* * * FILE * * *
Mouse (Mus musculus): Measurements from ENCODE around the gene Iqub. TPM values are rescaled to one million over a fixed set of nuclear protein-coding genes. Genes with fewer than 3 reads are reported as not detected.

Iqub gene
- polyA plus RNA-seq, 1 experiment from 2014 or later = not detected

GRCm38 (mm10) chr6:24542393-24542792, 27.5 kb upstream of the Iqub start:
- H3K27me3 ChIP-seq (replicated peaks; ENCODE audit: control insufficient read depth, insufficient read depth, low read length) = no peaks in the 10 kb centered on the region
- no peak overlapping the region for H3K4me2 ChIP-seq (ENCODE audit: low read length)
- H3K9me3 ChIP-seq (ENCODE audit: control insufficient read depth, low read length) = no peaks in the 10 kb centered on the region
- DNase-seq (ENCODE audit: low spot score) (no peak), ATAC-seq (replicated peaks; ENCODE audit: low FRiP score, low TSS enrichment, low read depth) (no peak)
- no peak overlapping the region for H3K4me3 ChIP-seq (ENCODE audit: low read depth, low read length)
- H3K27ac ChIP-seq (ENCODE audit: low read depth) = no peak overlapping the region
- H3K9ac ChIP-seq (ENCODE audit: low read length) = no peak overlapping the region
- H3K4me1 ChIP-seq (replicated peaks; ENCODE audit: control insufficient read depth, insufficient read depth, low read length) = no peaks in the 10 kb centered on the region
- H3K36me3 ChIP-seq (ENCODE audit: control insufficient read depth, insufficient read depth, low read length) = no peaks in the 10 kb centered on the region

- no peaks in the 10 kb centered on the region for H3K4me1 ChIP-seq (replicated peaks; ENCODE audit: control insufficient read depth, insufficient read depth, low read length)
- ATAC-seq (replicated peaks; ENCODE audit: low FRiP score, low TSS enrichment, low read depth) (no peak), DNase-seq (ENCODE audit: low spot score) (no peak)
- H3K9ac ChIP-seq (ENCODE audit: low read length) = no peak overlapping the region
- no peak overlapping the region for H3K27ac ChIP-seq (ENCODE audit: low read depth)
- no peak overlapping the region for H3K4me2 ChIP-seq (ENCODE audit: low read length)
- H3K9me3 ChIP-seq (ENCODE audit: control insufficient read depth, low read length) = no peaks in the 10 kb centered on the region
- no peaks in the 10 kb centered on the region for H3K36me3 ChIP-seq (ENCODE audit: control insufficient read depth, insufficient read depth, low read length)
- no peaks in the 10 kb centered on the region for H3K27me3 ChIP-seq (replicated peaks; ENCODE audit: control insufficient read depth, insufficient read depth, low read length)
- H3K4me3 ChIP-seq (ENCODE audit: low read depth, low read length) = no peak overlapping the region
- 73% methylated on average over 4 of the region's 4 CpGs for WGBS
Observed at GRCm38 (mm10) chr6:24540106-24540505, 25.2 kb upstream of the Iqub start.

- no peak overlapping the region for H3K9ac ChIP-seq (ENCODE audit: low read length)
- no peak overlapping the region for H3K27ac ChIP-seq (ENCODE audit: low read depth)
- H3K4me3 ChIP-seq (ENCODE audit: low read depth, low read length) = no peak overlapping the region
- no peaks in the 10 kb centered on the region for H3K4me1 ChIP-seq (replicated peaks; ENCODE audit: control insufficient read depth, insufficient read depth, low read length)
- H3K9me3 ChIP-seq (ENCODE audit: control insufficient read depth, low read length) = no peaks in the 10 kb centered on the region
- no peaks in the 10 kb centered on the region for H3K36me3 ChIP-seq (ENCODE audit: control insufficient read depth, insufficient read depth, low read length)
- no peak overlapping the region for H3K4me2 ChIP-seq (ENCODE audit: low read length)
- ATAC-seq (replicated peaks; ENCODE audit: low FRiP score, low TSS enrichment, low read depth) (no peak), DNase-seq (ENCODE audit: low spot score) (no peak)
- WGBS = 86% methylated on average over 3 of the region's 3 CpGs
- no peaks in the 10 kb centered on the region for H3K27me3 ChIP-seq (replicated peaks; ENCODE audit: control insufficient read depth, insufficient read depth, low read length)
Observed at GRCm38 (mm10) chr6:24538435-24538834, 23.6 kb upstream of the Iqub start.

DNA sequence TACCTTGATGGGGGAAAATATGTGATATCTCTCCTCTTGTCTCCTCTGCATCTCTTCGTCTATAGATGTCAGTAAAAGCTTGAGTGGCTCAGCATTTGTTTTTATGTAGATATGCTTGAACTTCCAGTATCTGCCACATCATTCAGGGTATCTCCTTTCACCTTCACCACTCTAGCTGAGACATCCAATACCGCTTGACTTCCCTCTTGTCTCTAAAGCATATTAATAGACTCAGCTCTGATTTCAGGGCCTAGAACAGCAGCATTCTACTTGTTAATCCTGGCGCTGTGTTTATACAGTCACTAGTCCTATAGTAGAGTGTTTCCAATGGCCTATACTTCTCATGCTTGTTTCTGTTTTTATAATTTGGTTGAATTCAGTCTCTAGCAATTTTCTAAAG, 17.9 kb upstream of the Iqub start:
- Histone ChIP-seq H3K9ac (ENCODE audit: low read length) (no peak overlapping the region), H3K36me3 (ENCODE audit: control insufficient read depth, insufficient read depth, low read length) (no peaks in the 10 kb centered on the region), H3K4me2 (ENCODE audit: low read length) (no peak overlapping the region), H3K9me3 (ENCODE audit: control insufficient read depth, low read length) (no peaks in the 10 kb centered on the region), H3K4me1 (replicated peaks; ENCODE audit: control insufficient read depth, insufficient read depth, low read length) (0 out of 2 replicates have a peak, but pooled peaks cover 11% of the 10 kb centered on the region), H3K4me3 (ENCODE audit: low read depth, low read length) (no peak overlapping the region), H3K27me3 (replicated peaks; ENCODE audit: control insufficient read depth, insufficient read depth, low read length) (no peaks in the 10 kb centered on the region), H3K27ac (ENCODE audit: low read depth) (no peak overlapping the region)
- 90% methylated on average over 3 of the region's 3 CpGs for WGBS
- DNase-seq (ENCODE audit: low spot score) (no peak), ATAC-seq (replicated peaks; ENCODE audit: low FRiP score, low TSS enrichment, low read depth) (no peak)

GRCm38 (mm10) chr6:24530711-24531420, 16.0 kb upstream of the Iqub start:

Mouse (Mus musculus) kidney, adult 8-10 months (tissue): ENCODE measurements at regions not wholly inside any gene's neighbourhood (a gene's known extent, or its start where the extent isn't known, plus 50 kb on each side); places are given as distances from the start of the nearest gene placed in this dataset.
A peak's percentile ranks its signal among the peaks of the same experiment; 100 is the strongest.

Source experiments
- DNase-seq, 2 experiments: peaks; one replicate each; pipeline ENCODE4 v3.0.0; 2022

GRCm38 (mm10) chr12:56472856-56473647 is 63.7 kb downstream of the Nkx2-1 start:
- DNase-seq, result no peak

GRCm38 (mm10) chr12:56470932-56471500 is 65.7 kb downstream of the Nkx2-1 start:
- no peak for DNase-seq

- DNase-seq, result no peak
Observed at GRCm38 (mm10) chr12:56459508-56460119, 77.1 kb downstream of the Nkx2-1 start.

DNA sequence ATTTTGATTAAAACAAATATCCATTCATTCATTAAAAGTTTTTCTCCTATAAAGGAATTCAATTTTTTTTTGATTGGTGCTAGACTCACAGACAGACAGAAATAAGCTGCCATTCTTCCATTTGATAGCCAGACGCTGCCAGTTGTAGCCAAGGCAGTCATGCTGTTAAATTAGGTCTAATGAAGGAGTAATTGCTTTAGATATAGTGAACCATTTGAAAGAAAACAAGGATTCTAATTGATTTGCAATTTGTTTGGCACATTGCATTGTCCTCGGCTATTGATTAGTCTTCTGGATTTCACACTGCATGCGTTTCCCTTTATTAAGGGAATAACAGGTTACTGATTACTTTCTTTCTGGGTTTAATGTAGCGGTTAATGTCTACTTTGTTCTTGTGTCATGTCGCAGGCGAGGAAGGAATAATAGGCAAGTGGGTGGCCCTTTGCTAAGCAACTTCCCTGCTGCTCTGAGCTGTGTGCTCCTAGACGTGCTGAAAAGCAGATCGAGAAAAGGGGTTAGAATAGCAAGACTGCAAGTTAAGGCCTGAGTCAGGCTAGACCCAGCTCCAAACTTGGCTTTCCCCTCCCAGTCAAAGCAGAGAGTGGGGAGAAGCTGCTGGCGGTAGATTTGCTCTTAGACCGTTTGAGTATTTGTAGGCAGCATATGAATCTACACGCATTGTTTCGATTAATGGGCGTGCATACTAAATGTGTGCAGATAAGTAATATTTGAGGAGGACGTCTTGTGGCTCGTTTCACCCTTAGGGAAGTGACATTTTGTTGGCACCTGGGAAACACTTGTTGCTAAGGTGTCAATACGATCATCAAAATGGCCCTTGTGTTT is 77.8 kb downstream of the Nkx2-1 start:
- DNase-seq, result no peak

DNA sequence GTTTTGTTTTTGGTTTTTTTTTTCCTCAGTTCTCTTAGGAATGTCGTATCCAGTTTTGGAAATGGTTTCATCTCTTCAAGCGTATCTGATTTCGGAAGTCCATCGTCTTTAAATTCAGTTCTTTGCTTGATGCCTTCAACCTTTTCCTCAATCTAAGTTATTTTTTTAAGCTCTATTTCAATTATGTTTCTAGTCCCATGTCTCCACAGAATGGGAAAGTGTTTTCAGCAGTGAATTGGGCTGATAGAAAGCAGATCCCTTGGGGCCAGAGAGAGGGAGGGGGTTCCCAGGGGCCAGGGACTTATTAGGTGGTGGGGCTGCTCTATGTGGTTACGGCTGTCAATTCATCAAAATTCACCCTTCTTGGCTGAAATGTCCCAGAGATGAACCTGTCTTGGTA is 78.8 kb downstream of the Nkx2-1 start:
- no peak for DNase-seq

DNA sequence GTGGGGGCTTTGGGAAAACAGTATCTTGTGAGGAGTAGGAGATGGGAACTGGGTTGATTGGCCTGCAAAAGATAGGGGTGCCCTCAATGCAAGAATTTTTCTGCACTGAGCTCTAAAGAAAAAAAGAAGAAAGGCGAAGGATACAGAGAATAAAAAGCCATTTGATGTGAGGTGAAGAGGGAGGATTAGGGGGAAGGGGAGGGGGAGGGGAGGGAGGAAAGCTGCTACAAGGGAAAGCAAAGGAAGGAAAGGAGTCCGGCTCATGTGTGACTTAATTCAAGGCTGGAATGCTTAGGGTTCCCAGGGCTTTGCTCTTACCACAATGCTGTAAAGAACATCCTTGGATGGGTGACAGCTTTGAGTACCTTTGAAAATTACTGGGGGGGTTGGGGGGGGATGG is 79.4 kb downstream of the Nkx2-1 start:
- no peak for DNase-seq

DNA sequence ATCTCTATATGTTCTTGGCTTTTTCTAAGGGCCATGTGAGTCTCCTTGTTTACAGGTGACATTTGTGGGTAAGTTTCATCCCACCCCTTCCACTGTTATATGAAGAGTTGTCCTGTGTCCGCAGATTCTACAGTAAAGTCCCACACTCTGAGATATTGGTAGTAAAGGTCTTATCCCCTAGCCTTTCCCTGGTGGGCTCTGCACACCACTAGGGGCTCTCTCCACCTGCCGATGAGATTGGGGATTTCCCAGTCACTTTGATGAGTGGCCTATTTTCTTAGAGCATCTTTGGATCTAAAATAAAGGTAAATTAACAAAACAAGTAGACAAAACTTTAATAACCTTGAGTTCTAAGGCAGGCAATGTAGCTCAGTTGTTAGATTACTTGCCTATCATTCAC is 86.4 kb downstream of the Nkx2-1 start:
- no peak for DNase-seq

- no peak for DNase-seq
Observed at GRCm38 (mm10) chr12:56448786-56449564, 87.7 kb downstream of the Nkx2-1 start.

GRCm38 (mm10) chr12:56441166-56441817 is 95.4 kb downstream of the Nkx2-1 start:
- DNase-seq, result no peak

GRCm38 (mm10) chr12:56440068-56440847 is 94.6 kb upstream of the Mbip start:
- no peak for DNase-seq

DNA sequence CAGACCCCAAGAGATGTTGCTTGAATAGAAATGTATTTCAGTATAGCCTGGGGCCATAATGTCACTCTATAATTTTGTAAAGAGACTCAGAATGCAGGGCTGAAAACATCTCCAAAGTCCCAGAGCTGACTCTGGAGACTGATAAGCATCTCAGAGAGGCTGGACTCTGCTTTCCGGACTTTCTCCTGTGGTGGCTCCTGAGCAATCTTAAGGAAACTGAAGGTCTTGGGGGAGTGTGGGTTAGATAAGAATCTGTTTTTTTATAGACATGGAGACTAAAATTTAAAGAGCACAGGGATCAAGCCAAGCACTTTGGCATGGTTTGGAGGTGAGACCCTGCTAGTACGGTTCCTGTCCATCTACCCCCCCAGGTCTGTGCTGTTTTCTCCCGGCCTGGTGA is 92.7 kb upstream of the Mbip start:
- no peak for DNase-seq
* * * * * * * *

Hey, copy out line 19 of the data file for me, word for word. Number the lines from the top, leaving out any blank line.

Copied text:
- H3K9me3 ChIP-seq (ENCODE audit: control insufficient read depth, low read length) = no peaks in the 10 kb centered on the region